When a person’s arteries narrow to the point where blood flow to the heart is dramatically reduced or is cut off altogether, a heart attack happens. The American Heart Association (AHA) reports that heart disease is the number one killer of women in the United States, but a recent study conducted at Yale School of Public Health still finds that women are also most likely to have heart attack symptoms go unnoticed by doctors. To prevent a deadly mistake or misdiagnosis, doctors and other medical professionals need to incorporate new understanding of what heart attack symptoms look like for women.
Some of the most common symptoms of heart attacks are chest pain or pressure, shortness of breath and pain or discomfort in one or both arms. Although Yale’s study confirmed that both men and women are likely to experience chest pain, still nearly 62% of female participants said they had three or more non-chest symptoms. These findings indicate that doctors may interpret non-chest related symptoms as being unrelated to a heart attack – especially in female patients – and so they are prone to being misdiagnosed. In fact, more than half of the women in the study said that their doctor(s) thought their symptoms weren’t related to heart disease at all.
Unsurprisingly, when a doctor fails to recognize signs of heart disease and a heart attack, it can lead to deadly consequences for a patient. Heart disease is an umbrella term for a variety of cardiovascular diseases, and generally refers to when a person’s arteries narrow or become blocked because of a build-up plaque. The medical term for a heart attack is a myocardial infarction. This is when a clot or blood vessel blocks the coronary artery and cuts off oxygen or blood flow, causing sudden damage or death to the heart muscle.
According to the Women’s Heart Foundation (WHF), 267,000 women die annually from heart attacks – and at least 8 million women in the United States currently live with heart disease. There are many factors that contribute to heart disease and heart attacks, but some people are still at a higher risk than others. Researchers find that the women most at risk either are or have:
The WHF also acknowledges how necessary it is for doctors to more adequately understand heart attacks in women and avoid lethal misdiagnoses. Most women who have heart attacks (71%) experience symptoms that are “flu-like”, such as extreme weakness or fatigue. And even though many women have chest pain, some fail to present this as a symptom at all. Now it’s up to doctors to respond to this wealth of medical findings and figure out how to tweak their approaches and achieve better medical outcomes for their female patients.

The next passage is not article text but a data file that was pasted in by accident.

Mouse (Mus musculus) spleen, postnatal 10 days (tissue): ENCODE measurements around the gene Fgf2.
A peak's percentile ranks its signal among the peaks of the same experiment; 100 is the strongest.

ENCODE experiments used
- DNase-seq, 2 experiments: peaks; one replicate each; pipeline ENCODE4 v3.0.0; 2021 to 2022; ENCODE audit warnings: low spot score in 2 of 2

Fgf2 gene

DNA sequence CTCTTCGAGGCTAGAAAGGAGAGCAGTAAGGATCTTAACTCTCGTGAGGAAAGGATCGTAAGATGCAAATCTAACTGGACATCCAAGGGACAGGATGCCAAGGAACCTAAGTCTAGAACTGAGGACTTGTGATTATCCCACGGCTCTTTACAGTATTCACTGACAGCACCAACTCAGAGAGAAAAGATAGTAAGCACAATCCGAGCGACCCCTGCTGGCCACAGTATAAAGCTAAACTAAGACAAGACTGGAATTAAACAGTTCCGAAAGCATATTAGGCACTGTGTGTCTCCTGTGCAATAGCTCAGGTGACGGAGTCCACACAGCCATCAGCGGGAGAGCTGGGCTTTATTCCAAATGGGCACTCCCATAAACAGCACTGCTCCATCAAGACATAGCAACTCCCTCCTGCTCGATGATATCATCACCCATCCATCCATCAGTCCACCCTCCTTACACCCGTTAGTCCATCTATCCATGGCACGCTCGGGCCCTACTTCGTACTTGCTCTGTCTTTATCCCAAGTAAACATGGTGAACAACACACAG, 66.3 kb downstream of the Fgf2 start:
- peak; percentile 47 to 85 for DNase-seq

Many women across the country have stories about reporting non-chest symptoms (such as neck or jaw pain) to their doctor(s) – and many of them say that their medical provider(s) failed to properly assess their high risk for heart attacks. According to the director of the Joan H. Tisch Center for Women’s Health in New York, these differences aren’t by any means new news to the medical community. She says that the medical community has understood these differences for quite some time – which means many of these misdiagnoses are preventable.
Women should be wary of all kinds of heart attack symptoms, especially now that we know that doctors are more likely to miss the obvious signs. Women having a heart attack may exhibit:
The study’s findings also indicate a second problem: that women may be more hesitant to report unconventional symptoms for fear of being thought of as exaggerative or uninformed. But heart attack survivors out there want other women to know that there’s no reason to be scared to call for help if you think you’re having a heart attack – because if you’re right, it’s critical to get medical attention right away.
If you’re a woman and you know you are at higher risk for heart attack or heart disease due to a family history or other pertinent medical issues, it’s a good idea to have a conversation about risk (as well as prevention) with your doctor or cardiologist. Even though we all want to believe that every doctor will maintain a standard of care throughout treatment, it obviously doesn’t always happen.
If you’re a woman who had a heart attack and your doctor failed to diagnose you correctly or missed other signs, therefore preventing you from getting care in as timely of a manner as you could’ve, please contact a representative at our firm. We may be able to help.
If you had a heart attack that was misdiagnosed or you experienced other injuries as a result of medical negligence, please contact the Philadelphia medical malpractice lawyers at Galfand Berger. With offices located in Philadelphia, Bethlehem, Lancaster, and Reading, we serve clients throughout Pennsylvania and New Jersey. To schedule a consultation, call us at 800-222-8792 or complete our online contact form.